Chances are if you’ve been in an auto accident, you’ve probably been confused by all the terminology like aftermarket, remanufactured, salvage, and OEM parts. What’s the difference anyway? In honor of Valentines Day this week, let’s compare the auto body replacement parts to flowers you might see in your Valentine’s bouquet.
OEM stands for Original Equipment Manufacturer. It’s the rose, without a doubt. Created specifically by your vehicle manufacturer to to match the fit and finish of your automobile, they are most commonly used on newer model vehicles after an accident. The problem is that generally speaking, OEM is the most expensive part replacement option. Your auto insurance policy probably has a clause that limits the use of OEM parts to vehicles within a few years of their production date. Check with your agent to verify your own choverage and discuss adding an OEM parts rider to your policy if the use of OEM parts is important to you.
Aftermarket parts are like Carnations, they look good – they smell nice. Nobody turns away a bouquet of red carnations, but they aren’t a rose. Aftermarket parts are new parts that are manufactured by a company other than your vehicle manufacturer. Many times they are a great option to repair an older model car after an accident, especially if you’re worried about the car being declared a total loss. A good body shop will test fit any aftermarket part to ensure that it truly is a good fit and match for your particular vehicle. If it’s not, than we have a case for asking the insurance company to use an OEM part. It’s also sometimes possible to ask an OEM parts provider to match the price of aftermarket part, if the difference is not that much.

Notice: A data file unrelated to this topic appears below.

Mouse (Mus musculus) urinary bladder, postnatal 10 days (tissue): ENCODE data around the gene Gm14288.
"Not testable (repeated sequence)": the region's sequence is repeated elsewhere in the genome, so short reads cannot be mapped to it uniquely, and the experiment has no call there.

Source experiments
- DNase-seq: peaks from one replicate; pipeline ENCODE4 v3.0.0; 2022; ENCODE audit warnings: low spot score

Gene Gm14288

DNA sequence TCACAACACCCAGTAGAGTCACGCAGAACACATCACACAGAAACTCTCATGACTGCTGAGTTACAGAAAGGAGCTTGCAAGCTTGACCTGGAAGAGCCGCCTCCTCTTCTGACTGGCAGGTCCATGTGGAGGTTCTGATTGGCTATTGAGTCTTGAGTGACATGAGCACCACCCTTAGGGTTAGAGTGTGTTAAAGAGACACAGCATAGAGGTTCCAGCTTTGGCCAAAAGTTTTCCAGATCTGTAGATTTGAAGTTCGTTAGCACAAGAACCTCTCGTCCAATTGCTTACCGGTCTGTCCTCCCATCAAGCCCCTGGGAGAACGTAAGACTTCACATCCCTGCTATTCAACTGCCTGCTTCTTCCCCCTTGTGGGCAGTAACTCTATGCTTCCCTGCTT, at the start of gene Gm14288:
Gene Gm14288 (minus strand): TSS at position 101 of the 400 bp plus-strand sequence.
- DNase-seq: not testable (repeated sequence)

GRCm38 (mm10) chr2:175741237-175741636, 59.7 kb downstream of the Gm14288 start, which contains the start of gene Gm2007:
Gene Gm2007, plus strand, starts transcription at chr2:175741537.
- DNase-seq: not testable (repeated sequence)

Salvage parts – or previously test driven parts – are the mum in the group. They have staying power. They are used OEM parts that came from the same make, model, and year as the vehicle you are driving now. It’s important that the auto body shop performing the repair thoroughly inspect the used part to make sure it’s not damaged or rusted, and indeed correctly matches your vehicle. They are often a great option to consider if using OEM parts is important to you, but not covered by your insurance policy. They can be sourced from salvage yards all over the country, and shipped to your repair facility.
Remanufactured parts are the baby’s breath – a pleasant surprise.The term remanufactured usually (not always) refers to a part that, for all practicable purposes, has been completely remanufactured to the standard of a new part. We see them mostly with bumper replacements. When available, they are a great way to use an OEM standard part for the price of an aftermarket.
Another consideration with any part replacement is time – is the cost savings gained by using a non OEM part great enough to justify additional rental car days if the part is hard to locate or coming from far away. Your repair facility should weigh all of these options, working closely with your insurance company, to ensure the best part, at the right time, is available for your auto body repair work.
Questions? Comments? Do you have an idea for a blog? contact email@example.com